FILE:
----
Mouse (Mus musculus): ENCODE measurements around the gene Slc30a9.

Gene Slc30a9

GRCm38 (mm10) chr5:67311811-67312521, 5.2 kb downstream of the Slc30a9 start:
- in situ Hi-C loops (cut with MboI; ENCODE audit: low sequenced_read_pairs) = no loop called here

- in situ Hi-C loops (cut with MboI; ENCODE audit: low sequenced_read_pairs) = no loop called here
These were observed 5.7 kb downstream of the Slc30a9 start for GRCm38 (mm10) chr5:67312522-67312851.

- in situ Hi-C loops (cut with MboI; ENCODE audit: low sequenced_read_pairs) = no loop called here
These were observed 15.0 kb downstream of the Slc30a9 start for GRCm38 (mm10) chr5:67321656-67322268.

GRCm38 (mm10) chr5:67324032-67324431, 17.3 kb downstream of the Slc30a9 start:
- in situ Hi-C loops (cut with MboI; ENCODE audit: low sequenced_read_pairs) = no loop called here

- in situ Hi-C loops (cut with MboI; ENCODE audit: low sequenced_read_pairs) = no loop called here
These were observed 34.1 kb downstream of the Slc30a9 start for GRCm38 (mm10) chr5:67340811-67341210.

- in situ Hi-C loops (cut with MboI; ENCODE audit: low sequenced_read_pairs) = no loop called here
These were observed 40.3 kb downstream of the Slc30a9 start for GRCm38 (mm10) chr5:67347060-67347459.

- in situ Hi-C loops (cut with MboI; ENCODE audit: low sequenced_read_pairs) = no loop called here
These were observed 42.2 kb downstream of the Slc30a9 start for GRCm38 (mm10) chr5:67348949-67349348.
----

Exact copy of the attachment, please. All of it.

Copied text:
Mouse (Mus musculus): ENCODE measurements around the gene Slc30a9.

Gene Slc30a9

GRCm38 (mm10) chr5:67311811-67312521, 5.2 kb downstream of the Slc30a9 start:
- in situ Hi-C loops (cut with MboI; ENCODE audit: low sequenced_read_pairs) = no loop called here

- in situ Hi-C loops (cut with MboI; ENCODE audit: low sequenced_read_pairs) = no loop called here
These were observed 5.7 kb downstream of the Slc30a9 start for GRCm38 (mm10) chr5:67312522-67312851.

- in situ Hi-C loops (cut with MboI; ENCODE audit: low sequenced_read_pairs) = no loop called here
These were observed 15.0 kb downstream of the Slc30a9 start for GRCm38 (mm10) chr5:67321656-67322268.

GRCm38 (mm10) chr5:67324032-67324431, 17.3 kb downstream of the Slc30a9 start:
- in situ Hi-C loops (cut with MboI; ENCODE audit: low sequenced_read_pairs) = no loop called here

- in situ Hi-C loops (cut with MboI; ENCODE audit: low sequenced_read_pairs) = no loop called here
These were observed 34.1 kb downstream of the Slc30a9 start for GRCm38 (mm10) chr5:67340811-67341210.

- in situ Hi-C loops (cut with MboI; ENCODE audit: low sequenced_read_pairs) = no loop called here
These were observed 40.3 kb downstream of the Slc30a9 start for GRCm38 (mm10) chr5:67347060-67347459.

- in situ Hi-C loops (cut with MboI; ENCODE audit: low sequenced_read_pairs) = no loop called here
These were observed 42.2 kb downstream of the Slc30a9 start for GRCm38 (mm10) chr5:67348949-67349348.